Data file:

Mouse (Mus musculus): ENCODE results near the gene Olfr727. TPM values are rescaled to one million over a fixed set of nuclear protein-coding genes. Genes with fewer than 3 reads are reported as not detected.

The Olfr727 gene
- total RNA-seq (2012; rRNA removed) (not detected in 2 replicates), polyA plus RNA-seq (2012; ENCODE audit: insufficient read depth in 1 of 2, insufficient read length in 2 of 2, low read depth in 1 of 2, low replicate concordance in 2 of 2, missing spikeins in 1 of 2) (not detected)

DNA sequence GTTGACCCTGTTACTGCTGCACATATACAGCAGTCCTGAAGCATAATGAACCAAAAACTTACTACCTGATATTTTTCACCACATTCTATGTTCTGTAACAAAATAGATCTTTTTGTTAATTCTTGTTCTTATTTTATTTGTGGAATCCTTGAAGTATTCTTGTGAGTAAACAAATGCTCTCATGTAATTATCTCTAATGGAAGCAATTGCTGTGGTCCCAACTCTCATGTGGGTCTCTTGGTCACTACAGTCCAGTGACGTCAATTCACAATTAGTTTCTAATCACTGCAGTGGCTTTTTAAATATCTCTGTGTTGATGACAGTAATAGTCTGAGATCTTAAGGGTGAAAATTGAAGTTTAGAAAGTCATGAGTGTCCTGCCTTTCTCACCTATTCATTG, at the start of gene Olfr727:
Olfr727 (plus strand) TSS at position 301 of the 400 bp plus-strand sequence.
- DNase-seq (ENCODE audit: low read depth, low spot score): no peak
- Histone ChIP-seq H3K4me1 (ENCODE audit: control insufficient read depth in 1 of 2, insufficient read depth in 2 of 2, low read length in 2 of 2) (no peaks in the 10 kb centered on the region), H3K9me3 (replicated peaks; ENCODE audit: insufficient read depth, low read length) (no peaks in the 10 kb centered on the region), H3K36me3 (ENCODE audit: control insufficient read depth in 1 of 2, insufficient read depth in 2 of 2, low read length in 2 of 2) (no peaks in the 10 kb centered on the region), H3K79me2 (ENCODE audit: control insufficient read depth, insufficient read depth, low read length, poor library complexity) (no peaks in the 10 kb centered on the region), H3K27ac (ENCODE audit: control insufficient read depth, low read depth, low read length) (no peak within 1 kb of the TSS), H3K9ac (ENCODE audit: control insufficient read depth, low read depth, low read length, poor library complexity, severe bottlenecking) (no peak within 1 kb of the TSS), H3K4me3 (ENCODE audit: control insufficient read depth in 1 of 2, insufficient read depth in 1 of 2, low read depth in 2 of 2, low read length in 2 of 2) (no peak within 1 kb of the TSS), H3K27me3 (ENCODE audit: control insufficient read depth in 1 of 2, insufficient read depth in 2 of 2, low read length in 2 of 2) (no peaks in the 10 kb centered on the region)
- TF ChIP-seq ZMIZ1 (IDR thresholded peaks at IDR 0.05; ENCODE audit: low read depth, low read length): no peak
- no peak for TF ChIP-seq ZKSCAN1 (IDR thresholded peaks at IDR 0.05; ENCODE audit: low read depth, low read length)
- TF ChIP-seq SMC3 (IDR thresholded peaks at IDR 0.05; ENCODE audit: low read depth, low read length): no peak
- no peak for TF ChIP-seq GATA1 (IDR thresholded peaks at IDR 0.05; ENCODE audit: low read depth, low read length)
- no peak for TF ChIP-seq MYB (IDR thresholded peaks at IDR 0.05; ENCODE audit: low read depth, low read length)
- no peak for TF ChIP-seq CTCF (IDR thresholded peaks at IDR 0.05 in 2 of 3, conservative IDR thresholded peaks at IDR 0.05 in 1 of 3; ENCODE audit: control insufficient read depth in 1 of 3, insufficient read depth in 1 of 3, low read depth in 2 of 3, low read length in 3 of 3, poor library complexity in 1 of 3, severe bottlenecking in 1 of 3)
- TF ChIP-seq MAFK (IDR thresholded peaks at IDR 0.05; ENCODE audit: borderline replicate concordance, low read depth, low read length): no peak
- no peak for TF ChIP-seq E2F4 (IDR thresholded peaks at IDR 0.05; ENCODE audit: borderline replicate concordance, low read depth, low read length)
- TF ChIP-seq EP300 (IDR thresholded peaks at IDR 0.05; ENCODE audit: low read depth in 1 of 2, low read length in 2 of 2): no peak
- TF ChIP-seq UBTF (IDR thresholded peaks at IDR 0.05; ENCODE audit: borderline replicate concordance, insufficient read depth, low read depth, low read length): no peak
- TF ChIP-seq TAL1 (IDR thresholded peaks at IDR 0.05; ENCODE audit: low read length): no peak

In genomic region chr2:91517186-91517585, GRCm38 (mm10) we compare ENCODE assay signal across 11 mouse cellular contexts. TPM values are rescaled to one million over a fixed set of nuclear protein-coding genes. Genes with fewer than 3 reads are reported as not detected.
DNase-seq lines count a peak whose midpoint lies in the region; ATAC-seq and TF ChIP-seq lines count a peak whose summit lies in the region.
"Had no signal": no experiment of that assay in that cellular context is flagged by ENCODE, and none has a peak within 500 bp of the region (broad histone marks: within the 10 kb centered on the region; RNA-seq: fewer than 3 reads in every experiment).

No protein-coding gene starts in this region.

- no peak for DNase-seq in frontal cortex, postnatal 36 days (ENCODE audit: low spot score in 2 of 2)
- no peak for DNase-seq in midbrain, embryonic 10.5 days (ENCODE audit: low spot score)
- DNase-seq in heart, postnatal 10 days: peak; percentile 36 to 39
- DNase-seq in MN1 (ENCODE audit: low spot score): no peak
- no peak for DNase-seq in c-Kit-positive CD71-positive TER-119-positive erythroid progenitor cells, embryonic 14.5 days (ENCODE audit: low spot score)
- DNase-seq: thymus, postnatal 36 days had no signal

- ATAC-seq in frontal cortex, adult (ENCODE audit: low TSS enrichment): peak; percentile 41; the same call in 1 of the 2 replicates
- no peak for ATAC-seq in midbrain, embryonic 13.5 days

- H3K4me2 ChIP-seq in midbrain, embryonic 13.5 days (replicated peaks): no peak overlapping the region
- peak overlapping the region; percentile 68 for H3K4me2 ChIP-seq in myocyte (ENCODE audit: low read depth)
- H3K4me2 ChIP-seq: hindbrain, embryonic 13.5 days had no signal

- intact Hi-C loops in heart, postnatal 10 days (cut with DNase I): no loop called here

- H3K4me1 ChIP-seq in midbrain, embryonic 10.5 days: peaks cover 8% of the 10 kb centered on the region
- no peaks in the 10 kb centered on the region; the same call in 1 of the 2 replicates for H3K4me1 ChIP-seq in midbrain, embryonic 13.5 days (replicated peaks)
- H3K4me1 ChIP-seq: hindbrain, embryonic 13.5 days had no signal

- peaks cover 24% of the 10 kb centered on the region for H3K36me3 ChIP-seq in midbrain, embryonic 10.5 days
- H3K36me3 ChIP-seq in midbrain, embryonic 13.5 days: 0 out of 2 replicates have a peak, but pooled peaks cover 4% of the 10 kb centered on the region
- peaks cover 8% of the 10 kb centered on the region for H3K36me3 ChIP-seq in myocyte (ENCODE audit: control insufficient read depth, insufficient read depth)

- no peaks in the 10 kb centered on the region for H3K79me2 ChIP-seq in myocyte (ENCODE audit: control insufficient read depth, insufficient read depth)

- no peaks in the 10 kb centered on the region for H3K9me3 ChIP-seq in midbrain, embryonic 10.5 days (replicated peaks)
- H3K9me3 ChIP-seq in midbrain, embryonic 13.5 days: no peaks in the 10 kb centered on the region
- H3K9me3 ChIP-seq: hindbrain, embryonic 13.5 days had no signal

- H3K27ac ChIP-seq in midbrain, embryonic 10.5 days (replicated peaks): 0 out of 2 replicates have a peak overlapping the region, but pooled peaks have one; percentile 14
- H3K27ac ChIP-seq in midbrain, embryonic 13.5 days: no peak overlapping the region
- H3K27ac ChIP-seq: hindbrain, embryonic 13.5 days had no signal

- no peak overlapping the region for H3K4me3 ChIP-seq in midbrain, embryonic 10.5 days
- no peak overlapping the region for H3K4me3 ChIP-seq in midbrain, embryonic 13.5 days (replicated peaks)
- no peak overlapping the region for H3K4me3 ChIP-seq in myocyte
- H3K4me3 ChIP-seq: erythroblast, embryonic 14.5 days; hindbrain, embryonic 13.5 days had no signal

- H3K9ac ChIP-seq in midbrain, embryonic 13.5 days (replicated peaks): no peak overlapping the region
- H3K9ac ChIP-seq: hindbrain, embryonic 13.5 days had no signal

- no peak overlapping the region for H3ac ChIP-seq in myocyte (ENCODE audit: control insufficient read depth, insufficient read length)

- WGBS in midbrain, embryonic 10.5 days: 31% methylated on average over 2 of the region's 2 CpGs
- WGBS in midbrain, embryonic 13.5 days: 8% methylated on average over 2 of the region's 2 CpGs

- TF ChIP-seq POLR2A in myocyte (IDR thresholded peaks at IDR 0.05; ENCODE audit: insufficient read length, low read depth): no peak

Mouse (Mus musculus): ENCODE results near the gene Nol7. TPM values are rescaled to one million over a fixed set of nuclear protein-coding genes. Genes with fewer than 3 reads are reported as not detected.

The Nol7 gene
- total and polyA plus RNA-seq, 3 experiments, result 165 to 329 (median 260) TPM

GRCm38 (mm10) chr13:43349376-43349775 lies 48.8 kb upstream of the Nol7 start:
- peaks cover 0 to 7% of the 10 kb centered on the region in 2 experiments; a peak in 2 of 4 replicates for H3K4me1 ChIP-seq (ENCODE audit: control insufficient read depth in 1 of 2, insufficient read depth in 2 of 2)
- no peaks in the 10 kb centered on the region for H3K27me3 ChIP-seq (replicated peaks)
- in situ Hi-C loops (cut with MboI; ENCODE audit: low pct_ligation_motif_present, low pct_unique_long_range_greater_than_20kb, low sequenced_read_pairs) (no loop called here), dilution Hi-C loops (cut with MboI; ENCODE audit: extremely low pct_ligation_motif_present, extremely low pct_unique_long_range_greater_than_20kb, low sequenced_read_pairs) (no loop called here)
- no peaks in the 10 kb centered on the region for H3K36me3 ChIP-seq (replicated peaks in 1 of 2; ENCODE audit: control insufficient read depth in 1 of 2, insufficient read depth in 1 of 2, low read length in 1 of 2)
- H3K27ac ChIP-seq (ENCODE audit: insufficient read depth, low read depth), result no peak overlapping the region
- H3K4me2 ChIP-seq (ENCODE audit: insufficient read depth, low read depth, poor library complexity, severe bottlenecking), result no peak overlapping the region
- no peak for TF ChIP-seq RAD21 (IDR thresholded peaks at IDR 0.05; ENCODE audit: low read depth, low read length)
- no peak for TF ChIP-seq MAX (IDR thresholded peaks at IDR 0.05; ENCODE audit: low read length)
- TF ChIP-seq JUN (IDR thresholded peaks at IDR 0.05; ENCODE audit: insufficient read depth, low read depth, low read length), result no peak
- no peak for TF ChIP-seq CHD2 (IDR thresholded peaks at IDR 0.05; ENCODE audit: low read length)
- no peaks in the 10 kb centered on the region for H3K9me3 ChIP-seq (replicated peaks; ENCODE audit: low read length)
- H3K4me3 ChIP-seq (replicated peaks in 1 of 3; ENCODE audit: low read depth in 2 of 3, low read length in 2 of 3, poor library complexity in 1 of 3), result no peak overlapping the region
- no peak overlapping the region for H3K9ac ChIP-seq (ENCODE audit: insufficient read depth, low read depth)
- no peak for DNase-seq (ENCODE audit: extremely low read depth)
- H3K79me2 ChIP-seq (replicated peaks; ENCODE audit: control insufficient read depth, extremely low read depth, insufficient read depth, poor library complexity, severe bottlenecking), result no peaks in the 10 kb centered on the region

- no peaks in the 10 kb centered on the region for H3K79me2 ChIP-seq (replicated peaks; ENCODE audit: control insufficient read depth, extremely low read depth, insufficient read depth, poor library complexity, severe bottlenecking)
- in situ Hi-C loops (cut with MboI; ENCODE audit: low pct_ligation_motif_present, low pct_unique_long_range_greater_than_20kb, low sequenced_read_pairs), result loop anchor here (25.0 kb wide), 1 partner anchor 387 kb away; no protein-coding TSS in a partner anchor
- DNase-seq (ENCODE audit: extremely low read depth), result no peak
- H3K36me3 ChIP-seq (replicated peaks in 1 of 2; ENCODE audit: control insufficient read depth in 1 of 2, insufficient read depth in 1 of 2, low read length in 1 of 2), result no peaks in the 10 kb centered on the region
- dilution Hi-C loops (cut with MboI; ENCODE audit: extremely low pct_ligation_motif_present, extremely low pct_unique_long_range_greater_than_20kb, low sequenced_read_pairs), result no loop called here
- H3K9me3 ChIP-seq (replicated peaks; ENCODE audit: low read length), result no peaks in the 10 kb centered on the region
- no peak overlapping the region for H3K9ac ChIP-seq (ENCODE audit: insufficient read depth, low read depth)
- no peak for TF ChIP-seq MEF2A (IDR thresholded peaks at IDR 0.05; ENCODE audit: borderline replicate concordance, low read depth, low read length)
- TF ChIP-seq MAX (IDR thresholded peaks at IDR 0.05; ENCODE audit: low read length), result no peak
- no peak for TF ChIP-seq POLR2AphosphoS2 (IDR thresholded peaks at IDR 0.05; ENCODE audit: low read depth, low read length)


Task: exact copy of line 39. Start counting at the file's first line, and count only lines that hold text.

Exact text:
- H3K36me3 ChIP-seq in midbrain, embryonic 13.5 days: 0 out of 2 replicates have a peak, but pooled peaks cover 4% of the 10 kb centered on the region